A few days ago, I had the rare experience of actually having enough time to sit in my study and read. I pulled my copy of John Adams’s legal papers (I only have volume I, if you have volumes II or III and are interested in selling, contact me), and read through a couple of his cases. Adams, of course, was a lawyer, and in his time he was one of the busiest and most successful lawyers in the Massachusetts Bay Colony. He kept notes on most of the cases that he argued, and these generally consist of a short hand account of the trial and occasionally research notes for his arguments. The legal papers consist of transcripts of these notes, with each case being proceeded by a few paragraphs explaining the basic issue in the controversy as well as a little background on the time and place of the trial.
The Adams legal papers have the advantage of being an easily identifiable corpus. You open the book and you read Adams’s notes. A part of the project to publish Joseph Smith’s papers consists of several projeced volumes of Joseph Smith’s legal papers. An article in the most recent issue of BYU Studies, which was generated by work on this project, suggests to me that that Joseph’s legal papers are, in some ways, going to be much more difficult than Adams’s papers. The article is a treatment of an action in Ohio that Joseph Smith instituted against an early anti-Mormon named Hurlburt, who had threatened to kill Joseph. It is a good article. It is based on documents produced during the course of the trial, contemporary newspaper articles, local histories, diary entries, and minutes of church proceedings. It obviously represents a lot of painstaking and comprehensive research, and that, it seems to me, is the problem.
Joseph was not a lawyer, and he does not seem to have kept detailed notes about his various legal proceedings. So what exactly constitute “The Legal Papers of Joseph Smith”? With Adams it was easy to identify the scope of these “papers,” but not so with Joseph. It seems to me, that there are two poles in answering this question. The minimalist pole would say that Joseph Smith’s legal papers consist only of actual legal documents related in some way to Joseph Smith. Hence, one could include court documents — pleadings, records of verdicts, affidavits, etc. — and non-court legal documents such as contracts, real estate deeds, negotiable instruments (notes), wills, etc. At the other extreme one could define legal papers as including any document that would shed light on Joseph Smith’s legal affairs. Hence, we would include letters, diaries, minutes, newspaper articles, and the like referencing Joseph’s legal troubles.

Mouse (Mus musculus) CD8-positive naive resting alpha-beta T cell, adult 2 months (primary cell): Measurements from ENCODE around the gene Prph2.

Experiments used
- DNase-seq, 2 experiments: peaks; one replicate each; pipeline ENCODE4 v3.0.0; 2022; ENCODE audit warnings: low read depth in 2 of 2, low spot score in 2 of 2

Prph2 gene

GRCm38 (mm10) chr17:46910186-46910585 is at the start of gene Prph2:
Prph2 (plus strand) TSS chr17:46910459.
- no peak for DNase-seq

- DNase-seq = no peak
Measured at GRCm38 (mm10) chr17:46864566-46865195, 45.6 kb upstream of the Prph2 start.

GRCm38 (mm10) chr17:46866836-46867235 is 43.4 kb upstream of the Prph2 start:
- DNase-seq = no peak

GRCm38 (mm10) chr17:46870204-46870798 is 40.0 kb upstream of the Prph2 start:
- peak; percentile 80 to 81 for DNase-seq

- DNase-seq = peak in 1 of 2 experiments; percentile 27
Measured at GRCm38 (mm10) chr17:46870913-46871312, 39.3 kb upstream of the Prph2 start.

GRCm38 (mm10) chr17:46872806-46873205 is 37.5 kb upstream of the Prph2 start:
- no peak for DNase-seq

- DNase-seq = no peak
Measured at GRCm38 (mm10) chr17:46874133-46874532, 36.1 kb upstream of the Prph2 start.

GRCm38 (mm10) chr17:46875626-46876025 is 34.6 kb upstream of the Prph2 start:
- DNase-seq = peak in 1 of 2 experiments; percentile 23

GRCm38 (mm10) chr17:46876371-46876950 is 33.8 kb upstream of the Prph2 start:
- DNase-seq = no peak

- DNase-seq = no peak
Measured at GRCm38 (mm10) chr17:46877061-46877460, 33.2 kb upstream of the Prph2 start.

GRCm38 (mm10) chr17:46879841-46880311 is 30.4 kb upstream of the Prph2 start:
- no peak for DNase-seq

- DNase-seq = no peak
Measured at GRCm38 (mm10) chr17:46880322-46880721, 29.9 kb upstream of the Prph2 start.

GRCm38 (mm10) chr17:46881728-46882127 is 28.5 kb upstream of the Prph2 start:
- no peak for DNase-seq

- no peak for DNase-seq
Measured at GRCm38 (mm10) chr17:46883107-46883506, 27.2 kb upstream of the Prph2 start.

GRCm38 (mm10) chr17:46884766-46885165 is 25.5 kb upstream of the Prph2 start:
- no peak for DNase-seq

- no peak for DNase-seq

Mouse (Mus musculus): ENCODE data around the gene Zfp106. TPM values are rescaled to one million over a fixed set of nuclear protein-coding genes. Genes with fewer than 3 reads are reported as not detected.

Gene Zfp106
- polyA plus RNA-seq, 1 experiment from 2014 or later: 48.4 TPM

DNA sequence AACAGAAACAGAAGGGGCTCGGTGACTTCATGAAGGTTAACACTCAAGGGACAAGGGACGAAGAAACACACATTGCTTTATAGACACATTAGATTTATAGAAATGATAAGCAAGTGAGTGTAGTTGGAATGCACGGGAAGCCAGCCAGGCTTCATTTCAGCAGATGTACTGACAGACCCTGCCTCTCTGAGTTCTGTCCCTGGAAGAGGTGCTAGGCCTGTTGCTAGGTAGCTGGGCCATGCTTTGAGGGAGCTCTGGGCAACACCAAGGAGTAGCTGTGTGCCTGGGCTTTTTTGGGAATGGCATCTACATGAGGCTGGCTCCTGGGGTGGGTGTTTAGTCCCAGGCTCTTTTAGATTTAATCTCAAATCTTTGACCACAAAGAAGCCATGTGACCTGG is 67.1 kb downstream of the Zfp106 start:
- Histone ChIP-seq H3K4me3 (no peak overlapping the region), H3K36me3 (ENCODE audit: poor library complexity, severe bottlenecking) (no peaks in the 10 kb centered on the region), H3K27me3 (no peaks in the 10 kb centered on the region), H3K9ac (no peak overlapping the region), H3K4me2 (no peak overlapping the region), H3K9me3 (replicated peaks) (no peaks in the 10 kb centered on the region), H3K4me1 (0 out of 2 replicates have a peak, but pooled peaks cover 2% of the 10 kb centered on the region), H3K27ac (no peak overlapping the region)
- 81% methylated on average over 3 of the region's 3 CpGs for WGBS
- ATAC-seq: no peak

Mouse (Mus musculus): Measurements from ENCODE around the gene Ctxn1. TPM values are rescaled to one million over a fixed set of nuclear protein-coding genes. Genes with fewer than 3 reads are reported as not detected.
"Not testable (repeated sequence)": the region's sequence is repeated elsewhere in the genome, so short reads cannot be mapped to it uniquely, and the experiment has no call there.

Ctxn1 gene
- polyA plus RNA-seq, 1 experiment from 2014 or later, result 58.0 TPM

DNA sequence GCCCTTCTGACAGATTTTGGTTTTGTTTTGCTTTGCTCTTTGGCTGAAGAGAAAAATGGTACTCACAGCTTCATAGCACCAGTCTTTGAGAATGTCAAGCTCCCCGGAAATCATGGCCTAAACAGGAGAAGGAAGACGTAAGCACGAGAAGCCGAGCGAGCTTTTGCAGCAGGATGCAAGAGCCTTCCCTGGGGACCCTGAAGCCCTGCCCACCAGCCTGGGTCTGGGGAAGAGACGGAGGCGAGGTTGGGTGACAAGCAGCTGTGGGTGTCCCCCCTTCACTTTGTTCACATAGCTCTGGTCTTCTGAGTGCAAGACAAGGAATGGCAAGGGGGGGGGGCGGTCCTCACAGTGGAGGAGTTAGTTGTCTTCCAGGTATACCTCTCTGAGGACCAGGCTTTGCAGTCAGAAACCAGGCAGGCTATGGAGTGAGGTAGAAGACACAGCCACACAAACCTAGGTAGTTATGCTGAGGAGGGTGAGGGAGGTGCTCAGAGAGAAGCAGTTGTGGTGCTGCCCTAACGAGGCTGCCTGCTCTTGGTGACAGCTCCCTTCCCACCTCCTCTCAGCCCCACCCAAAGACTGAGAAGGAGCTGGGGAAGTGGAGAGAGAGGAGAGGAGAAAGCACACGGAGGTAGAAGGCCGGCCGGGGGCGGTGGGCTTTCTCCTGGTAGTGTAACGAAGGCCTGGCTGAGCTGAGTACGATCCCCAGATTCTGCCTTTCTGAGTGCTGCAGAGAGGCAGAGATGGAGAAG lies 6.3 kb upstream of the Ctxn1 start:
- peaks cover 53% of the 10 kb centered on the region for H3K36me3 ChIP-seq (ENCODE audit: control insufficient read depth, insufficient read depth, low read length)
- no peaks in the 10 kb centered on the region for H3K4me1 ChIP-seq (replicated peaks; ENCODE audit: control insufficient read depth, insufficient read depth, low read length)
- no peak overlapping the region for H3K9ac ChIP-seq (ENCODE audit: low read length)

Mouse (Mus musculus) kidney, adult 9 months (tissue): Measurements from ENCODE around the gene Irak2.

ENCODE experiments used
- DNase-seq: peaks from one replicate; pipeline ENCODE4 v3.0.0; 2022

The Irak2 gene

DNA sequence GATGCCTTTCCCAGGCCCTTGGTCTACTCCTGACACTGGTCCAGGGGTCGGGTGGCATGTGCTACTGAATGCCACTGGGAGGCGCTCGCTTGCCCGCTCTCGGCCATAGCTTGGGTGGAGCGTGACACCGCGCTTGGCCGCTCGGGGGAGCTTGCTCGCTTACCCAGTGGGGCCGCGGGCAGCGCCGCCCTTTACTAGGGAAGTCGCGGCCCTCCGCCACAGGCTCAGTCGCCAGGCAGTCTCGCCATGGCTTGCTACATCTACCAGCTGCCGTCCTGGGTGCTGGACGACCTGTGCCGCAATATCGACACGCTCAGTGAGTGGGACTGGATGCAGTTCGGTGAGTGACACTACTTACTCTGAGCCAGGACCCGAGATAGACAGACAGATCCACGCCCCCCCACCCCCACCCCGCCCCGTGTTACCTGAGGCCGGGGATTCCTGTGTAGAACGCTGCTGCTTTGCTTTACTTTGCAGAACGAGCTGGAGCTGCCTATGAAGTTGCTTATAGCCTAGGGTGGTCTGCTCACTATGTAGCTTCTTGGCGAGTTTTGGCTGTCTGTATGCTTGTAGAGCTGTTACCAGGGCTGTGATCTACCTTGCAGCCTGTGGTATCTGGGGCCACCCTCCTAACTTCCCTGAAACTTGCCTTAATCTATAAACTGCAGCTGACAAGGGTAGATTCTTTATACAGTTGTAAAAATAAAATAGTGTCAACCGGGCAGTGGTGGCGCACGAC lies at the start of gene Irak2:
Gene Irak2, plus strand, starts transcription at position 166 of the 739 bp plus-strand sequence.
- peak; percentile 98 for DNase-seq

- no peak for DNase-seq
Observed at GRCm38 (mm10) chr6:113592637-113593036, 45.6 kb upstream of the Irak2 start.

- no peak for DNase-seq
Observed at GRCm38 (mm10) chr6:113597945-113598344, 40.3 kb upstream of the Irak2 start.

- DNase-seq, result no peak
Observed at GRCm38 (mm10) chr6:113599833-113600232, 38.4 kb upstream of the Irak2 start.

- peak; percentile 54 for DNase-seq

It seems to me that there is a second issue in compiling Joseph Smith’s legal papers and that is the question of annotations. If you look at the volumes of Joseph Smith papers produced thus far by Dean Jesse, what you notice is that that they contain fairly detailed annotations, including a biographical sketch of every person referenced in the papers, extensive footnotes on chronology, etc., and introductory material suggesting interpretations of various documents. Are the Joseph Smith legal papers to be accompanied by similarly lavish annotations?
The answers to these questions are important, because depending on what answers one gives the final publication of Joseph’s legal papers could be put off by years and even decades. Which brings up the even more fundamental question of why it is that these papers are being published. Thinking through this issue, however, suggests — to my mind — that less is more.
Mormon legal history is just beginning to get done. Thus far, virtually all of the serious academic attention has been focused on the Utah period and the anti-polygamy battles and their aftermath. With a few exceptions, very, very little has been done on Mormon legal history during the lifetime of Joseph Smith. Given this scholarly reality, I think that it is absolutely vital to think about the Joseph Smith legal papers as the very beginning of the research and not as some sort a grand summation of an intellectual project that by and large has not yet occurred. What this means, in my view, is that the papers should NOT try to offer a comprehensive view of Joseph’s legal experience. They should NOT try to offer ambitious interpretations of that experience. They should NOT attempt to nail down all of the details of that experience. Rather, they should be viewed as a catalyst for a new conversation, a resource of important documents but NOT a repository for ALL of the relevant documents. Because the conversation on Mormon legal history is still in its first faltering stages, it is more important to get a core set of documents published as soon as possible to encourage that conversation, rather than labor for decades to produce a massive set of volumes that aim at definitively documenting and interpreting it.
Hence, it seems to me that Mormon history is best served by a narrow definition of “Joseph Smith’s Legal Papers” and a commitment to light annotations that will allow the volumes to be produced relatively quickly. Once the core set of purely legal documents are published, scholars can go to work on tracking down the letters, diaries, minutes, and newspaper articles that can fill in the details and begin writing the articles and books that will offer interpretations of the bare bones published in the legal papers volumes. This work, however, need not be done in the volumes of the legal papers themselves. It is best left for journal articles and books. Furthermore, a minimalist approach to editing the legal papers will free up those interested in such things from the task of compiling the papers and will let them get down to the as yet largely undone work of writing Mormon legal history.